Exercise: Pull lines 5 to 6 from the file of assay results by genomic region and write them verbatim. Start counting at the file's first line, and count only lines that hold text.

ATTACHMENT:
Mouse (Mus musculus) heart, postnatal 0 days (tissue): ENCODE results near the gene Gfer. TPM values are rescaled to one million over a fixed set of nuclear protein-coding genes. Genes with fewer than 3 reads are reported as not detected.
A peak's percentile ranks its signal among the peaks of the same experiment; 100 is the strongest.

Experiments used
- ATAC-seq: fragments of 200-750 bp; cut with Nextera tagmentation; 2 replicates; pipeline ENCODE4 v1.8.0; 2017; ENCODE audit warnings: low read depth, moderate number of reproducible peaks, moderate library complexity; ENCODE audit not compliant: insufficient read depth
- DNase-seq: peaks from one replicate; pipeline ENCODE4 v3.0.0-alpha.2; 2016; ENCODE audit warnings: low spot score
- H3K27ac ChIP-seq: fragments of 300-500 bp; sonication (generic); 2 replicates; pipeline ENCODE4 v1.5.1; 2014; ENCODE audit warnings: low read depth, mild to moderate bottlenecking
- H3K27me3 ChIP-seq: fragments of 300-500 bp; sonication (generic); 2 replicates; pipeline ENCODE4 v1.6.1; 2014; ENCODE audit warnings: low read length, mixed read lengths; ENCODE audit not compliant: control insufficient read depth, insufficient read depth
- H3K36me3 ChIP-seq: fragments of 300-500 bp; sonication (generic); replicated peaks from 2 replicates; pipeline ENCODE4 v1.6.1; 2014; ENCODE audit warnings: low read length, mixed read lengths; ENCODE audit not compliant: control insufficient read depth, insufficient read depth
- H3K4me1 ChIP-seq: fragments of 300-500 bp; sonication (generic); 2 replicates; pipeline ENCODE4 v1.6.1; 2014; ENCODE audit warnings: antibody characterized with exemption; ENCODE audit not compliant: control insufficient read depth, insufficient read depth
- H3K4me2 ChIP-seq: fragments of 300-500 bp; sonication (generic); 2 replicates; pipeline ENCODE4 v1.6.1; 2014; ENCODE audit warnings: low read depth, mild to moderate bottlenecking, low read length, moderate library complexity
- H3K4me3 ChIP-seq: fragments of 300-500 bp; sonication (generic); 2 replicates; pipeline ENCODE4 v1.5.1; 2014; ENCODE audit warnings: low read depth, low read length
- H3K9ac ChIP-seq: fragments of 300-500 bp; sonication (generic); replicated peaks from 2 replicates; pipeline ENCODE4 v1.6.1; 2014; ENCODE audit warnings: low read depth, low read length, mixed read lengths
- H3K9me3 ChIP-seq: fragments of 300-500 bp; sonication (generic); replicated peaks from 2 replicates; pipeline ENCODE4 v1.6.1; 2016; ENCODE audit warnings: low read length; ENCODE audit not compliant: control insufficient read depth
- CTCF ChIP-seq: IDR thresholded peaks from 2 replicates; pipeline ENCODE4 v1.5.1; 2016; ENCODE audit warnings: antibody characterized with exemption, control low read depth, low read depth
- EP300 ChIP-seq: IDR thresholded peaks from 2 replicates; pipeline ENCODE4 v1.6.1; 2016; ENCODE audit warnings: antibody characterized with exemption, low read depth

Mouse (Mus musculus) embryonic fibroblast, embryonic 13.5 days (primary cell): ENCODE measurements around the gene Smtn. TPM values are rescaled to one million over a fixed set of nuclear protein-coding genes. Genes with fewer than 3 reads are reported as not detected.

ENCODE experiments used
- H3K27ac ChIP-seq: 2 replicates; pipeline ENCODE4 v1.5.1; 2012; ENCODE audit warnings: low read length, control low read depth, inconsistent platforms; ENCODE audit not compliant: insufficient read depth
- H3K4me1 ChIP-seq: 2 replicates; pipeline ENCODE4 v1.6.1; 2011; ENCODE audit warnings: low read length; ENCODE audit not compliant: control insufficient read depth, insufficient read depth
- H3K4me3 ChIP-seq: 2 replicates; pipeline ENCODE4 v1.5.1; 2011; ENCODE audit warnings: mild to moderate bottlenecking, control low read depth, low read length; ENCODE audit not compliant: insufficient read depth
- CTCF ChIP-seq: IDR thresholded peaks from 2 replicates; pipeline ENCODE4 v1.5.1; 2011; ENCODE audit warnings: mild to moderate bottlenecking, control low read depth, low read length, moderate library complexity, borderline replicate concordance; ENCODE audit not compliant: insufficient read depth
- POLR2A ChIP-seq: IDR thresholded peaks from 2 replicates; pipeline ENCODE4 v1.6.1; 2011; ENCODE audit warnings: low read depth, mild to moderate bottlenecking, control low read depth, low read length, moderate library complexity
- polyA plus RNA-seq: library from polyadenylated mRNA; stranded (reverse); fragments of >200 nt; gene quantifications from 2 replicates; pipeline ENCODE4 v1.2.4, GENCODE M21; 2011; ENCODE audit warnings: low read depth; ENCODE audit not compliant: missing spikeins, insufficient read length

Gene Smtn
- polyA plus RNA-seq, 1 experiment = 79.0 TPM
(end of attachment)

- DNase-seq: peaks from one replicate; pipeline ENCODE4 v3.0.0-alpha.2; 2016; ENCODE audit warnings: low spot score
- H3K27ac ChIP-seq: fragments of 300-500 bp; sonication (generic); 2 replicates; pipeline ENCODE4 v1.5.1; 2014; ENCODE audit warnings: low read depth, mild to moderate bottlenecking